But private beta testers are another matter: they are doing you a huge favor and the easier you make it for them, the better your results will be. You want to create a trusted place on the net where you and they can say things not part of the public discourse about your product or service.
For example, you can create a free blog at, password protect it and only make it available to beta testers (35 or less: if you have more, spring for a upgrade for $30/yr.). Or you could do the same thing at, with the catch that your beta testers would need to create free accounts. For that matter, you could create a blog at TypePad and initially password protect it.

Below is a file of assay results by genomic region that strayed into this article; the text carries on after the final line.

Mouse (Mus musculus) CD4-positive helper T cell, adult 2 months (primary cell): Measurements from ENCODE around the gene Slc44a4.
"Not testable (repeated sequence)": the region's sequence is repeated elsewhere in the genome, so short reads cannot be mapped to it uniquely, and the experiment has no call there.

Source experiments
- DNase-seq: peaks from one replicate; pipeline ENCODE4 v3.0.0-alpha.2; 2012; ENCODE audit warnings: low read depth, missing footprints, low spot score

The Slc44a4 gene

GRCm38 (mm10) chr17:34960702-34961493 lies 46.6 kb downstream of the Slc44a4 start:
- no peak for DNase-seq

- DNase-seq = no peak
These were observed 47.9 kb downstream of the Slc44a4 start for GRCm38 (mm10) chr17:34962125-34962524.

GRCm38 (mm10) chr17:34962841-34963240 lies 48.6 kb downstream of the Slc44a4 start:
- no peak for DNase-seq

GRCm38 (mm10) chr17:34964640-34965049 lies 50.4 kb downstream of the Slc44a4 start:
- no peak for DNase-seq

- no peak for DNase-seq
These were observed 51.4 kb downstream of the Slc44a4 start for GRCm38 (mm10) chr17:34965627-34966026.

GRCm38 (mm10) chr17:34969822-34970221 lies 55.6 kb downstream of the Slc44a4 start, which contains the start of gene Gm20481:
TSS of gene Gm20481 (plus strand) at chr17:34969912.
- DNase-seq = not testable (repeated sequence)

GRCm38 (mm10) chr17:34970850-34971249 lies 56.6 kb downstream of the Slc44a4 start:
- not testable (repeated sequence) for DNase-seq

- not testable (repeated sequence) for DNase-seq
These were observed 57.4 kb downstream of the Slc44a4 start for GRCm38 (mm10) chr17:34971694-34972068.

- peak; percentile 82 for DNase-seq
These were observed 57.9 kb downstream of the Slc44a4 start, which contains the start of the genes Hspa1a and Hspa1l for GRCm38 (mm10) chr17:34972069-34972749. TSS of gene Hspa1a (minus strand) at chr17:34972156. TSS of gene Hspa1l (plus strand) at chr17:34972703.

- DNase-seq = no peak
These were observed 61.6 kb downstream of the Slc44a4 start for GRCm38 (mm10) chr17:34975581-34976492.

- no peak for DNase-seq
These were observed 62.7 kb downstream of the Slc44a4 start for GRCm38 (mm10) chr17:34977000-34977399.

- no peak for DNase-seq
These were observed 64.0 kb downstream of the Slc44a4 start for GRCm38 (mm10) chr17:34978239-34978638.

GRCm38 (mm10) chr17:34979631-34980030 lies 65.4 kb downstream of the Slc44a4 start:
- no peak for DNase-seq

The point is, you want to make it as easy as possible for your beta testers to give you real feedback. And blogs are all about feedback.
3. Your product’s blog. Actually, product blog is a misnomer and a pit trap: you don’t want or need a product blog, you want and need a blog about the intersection between your [prospective] customers and your expertise, passion, perspective and occasionally product. If you’ve launched a startup or microISV, presumedly you know a lot more than the problem domain your product or service lives in than do your customers. Share that knowledge and passion – it’s a great way to establish your expertise, authority and standing.
You can start your product blog before, when or after you launch; blogging is one of the best ways a startup or microISV can get the word out and get market feedback in. Just go light on the marketing mayo and provide your readers with plenty they can sink their teeth into: everything from customer stories to solutions, workarounds and fixes that complement your product are fair game.